The House tax bill on NJ middle class: check out how it will impact you

The new House tax bill is brought to you by Speaker Paul Ryan who said  “it’s very clear and obvious that the whole purpose of this is a middle-class tax cut,” and President Trump who said “This is a once-in-a-generation opportunity, and I guess it’s probably something I can say that I’m very good at. We’re going to cut taxes for the middle class.”  Well not so fast you guys, the picture is not quite so rosy in New Jersey where we have high state/local taxes, property taxes and mortgage interest costs.

With the below information those of you in the middle class can estimate whether you will win or lose in the House’s proposed tax bill.

  1. You should first check your most recent tax bracket. An advantage: the new tax bracket that largely covers the  the middle class will be 25% on taxable income of $45,000 to $200,000 for a single filer, and for taxable income for joint filers on $90,001 to $260,000. This is a better deal as the current 25% rate applies to only $37,951 to $91,900 for singles and $75,901 to $153,100 for joint filers.
  2. Next, check whether you filed a Schedule A listing of your deductions or you accepted the standard deduction. The new standard deduction nearly doubles to $12,00 for individuals and $24,000 for joint filers. Unfortunately under the proposal most deductions are gone except for donations to charity. Gone are medical and business expenses, union dues, and work-related cable and cell phone bills. So you can’t use these in the new Schedule A, but you may still be better off with the new higher standard deduction.
  3. At issue particularly in NJ are three other deductions that have been eliminated or reduced. The mortgage interest deduction for new mortgage loans will be available for up to the first $500,000 instead of the current $1 million limit. The property tax deduction is retained but with a cap of $10,000. 36 percent of New Jersey households deduct property taxes. For New Jerseyans the most despised change is the elimination of the State/local sales or income tax. Rep. Leonard Lance, other Republicans, and all Democrats strongly oppose this elimination. 40 percent of New Jersey households deduct their income or sales taxes. So look at what deductions you made on your Schedule A for all your deductions (including those paragraph 2.) to find out whether your new standard deduction is more or less than what you are currently deducting. Chances are for many in the Middle class here the new standard deduction will be less than what you would have received were you able to include all of the above deductions..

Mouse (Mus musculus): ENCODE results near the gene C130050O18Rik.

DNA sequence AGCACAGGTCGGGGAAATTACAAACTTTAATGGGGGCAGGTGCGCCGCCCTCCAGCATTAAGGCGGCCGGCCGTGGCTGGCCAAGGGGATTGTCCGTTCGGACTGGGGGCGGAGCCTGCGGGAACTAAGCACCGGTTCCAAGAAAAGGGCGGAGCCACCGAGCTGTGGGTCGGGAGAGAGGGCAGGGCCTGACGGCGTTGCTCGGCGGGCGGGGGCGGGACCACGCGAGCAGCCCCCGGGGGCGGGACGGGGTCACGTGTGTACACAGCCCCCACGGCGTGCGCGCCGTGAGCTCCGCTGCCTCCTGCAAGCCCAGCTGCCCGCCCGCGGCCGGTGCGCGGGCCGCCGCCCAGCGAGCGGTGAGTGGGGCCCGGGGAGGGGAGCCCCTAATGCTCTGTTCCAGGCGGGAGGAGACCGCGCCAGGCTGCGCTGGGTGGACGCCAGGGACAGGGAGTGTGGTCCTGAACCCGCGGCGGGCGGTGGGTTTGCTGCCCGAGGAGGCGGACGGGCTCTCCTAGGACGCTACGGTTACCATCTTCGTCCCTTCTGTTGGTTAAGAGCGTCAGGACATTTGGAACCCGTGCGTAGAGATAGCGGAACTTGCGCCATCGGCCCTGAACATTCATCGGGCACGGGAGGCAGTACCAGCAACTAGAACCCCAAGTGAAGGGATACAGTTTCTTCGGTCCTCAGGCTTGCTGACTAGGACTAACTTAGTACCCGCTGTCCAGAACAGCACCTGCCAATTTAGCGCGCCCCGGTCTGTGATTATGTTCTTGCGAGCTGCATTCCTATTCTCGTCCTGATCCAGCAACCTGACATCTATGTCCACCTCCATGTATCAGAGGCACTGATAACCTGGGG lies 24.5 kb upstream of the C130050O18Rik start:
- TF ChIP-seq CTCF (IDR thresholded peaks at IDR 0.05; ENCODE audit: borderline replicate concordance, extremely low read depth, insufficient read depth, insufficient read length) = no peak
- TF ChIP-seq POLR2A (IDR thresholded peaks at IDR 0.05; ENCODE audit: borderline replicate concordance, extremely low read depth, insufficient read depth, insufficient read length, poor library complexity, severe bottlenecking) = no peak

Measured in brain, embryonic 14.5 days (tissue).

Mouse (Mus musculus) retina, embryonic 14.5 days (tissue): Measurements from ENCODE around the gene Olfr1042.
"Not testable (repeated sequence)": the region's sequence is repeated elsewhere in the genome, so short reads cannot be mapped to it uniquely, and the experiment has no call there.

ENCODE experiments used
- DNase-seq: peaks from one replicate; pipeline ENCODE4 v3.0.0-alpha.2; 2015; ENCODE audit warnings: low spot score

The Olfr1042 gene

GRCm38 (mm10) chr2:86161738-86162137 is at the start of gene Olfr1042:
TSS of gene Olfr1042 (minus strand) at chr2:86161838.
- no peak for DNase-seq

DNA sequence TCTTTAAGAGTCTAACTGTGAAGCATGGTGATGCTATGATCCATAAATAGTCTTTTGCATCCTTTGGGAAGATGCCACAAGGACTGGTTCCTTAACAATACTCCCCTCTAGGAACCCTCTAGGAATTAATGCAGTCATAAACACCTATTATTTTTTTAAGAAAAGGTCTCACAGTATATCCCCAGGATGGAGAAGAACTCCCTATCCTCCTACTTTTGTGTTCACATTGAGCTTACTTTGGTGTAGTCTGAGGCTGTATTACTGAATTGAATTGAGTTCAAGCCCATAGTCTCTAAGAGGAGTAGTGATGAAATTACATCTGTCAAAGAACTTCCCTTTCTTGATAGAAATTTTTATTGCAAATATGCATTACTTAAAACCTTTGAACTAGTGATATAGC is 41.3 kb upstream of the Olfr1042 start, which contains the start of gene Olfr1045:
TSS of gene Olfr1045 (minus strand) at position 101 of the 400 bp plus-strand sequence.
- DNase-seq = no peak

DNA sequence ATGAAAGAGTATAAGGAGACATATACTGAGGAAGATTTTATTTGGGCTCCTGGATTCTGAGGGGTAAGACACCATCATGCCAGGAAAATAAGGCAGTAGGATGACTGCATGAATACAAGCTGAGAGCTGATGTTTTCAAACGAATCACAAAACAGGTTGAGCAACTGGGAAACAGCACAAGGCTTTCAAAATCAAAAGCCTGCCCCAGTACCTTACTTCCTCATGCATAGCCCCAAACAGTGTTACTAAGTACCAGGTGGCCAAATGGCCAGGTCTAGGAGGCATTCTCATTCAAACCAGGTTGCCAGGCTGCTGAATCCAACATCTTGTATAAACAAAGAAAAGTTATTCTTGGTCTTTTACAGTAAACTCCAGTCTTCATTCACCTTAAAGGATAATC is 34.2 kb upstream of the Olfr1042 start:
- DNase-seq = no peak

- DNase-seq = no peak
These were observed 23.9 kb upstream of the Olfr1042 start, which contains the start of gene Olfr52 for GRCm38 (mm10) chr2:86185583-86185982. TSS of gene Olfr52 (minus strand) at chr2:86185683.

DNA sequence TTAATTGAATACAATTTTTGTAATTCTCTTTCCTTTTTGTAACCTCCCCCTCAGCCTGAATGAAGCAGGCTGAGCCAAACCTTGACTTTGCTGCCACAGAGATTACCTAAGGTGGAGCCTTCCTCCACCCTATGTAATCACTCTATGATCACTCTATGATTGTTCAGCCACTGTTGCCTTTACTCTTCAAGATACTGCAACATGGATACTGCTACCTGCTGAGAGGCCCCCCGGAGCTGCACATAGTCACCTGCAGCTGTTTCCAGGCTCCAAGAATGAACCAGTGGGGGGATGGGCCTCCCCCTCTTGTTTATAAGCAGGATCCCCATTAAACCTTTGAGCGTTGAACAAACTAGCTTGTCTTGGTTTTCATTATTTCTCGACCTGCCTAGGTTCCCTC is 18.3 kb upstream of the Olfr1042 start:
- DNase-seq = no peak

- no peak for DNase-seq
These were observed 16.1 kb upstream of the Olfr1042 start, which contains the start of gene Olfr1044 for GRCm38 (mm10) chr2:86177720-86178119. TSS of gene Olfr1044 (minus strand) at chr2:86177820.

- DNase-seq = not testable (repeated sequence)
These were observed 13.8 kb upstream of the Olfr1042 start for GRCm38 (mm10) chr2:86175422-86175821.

4. Next take a look at whether you had to pay the Alternative Minimum tax, as it is repealed in the new bill. Also beneficial is the increase in Child Tax credit which will be raised from $1,00 to $1,600. However, balance the advantages against the fact that you lose your $4,050 personal exemption for yourself, your spouse and each of your dependents in the new proposal.

There may be other factors in your income tax report that are important. However, because the above provides you with the main changes, you can determine approximately how you will fare. For even better info check with a tax preparer or lawyer. There is a chance that the State/local tax deduction may be restored, so put pressure on the Republican legislators, some of whom are leaning toward voting NO on the bill if this benefit is not restored.

There may be other amendments before the House votes on the matter. Between deficit hawk and high-state tax representatives the bill might not even pass. It’s like a house of cards, built on the premise of huge 10-year cuts in Medicare and Medicaid which future governments may abandon. Its tax cuts are highly beneficial to corporations which in the past 10 years or so have doubled their profits while leaving worker salaries stagnant. To call the bill “mean-spirited” is an understatement. Then there is the Senate which as of now does not have a bill close to being finished.

In a nutshell

NY Times postulates “Many middle class families would receive a tax cut, but the benefits would be mixed, and some could pay more.” For some of you New Jerersayns in the middle class it will be an advantage and for some a disadvantage. For the working poor many will benefit, particularly with the much higher standard deduction. And then there is that other group. As Tevye wishes in Fiddler on the Roof, “If I were a rich man…” Indeed, in Trumplandia it’s great to be rich.

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Full text (429 pages) of the Tax Reform bill.  For those who are particularly anxious and nerdy you can check on amendments here as action begins next week with Republican leadership trying to rush the bill through congress.

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